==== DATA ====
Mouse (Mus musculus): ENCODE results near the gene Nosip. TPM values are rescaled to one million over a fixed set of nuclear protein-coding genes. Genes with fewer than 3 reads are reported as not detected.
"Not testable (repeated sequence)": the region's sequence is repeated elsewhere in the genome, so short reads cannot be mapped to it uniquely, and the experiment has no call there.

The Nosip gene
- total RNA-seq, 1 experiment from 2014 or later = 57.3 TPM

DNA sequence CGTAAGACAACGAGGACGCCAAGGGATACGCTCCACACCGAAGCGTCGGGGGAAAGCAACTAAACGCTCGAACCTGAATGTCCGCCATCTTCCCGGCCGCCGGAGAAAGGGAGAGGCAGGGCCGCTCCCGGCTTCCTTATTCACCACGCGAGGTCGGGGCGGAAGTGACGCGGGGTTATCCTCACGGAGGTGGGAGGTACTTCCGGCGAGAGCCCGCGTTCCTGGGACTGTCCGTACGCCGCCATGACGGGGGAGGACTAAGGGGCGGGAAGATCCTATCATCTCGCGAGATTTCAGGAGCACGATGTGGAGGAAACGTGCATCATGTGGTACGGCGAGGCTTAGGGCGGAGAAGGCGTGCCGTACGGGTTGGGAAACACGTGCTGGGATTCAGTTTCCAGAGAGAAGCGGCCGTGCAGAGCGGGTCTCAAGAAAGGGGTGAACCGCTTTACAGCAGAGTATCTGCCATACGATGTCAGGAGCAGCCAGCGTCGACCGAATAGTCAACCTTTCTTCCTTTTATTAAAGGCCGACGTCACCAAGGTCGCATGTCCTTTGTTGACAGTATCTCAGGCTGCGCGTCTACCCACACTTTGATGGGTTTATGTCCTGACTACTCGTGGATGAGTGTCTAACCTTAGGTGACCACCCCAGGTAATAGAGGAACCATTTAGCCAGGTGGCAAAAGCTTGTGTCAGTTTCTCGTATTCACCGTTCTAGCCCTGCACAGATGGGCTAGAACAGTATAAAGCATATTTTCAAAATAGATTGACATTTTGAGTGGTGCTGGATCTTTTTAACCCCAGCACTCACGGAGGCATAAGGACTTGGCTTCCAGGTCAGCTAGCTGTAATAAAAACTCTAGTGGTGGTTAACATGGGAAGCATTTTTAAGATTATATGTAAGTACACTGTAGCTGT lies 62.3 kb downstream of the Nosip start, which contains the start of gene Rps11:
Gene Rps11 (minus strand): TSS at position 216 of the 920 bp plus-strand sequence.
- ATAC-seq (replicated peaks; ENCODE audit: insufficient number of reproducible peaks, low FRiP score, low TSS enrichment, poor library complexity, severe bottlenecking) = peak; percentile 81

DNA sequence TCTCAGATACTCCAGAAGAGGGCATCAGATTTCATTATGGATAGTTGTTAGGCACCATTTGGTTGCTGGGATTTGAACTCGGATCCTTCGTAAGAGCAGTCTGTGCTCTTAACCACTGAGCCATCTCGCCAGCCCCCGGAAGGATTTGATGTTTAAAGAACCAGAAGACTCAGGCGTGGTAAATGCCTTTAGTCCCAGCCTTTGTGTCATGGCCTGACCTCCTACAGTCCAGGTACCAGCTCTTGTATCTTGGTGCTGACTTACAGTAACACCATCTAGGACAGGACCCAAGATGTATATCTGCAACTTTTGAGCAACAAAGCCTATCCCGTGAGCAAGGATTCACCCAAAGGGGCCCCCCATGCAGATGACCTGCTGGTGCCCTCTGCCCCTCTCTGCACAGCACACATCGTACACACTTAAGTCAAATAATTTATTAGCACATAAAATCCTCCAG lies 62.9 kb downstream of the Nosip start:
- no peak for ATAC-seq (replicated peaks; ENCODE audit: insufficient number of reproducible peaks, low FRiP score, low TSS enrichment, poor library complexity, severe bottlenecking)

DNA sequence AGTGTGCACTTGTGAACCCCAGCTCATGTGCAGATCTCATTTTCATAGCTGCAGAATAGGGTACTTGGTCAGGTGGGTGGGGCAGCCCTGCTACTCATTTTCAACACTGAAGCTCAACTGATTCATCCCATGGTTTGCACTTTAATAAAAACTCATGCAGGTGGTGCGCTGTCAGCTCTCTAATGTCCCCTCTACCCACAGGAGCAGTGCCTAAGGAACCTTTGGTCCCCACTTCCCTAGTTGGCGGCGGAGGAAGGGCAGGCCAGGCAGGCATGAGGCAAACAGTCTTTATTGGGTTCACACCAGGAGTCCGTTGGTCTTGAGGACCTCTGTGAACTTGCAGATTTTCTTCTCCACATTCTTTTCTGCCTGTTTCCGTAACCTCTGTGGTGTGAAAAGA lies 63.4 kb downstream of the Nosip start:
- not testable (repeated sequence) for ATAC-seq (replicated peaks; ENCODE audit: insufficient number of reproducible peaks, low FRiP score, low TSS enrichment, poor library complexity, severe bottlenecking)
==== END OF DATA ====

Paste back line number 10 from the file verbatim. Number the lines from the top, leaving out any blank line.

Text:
DNA sequence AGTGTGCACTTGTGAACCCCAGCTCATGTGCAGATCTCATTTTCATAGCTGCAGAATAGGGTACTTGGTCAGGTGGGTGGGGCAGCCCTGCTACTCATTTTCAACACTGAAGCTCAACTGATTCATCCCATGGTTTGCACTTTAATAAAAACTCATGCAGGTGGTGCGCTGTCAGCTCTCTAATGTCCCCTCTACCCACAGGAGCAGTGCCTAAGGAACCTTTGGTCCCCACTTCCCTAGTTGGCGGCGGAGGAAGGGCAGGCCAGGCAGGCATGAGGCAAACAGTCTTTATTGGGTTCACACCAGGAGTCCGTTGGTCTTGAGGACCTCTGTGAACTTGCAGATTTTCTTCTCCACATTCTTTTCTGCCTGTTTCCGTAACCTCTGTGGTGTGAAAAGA lies 63.4 kb downstream of the Nosip start: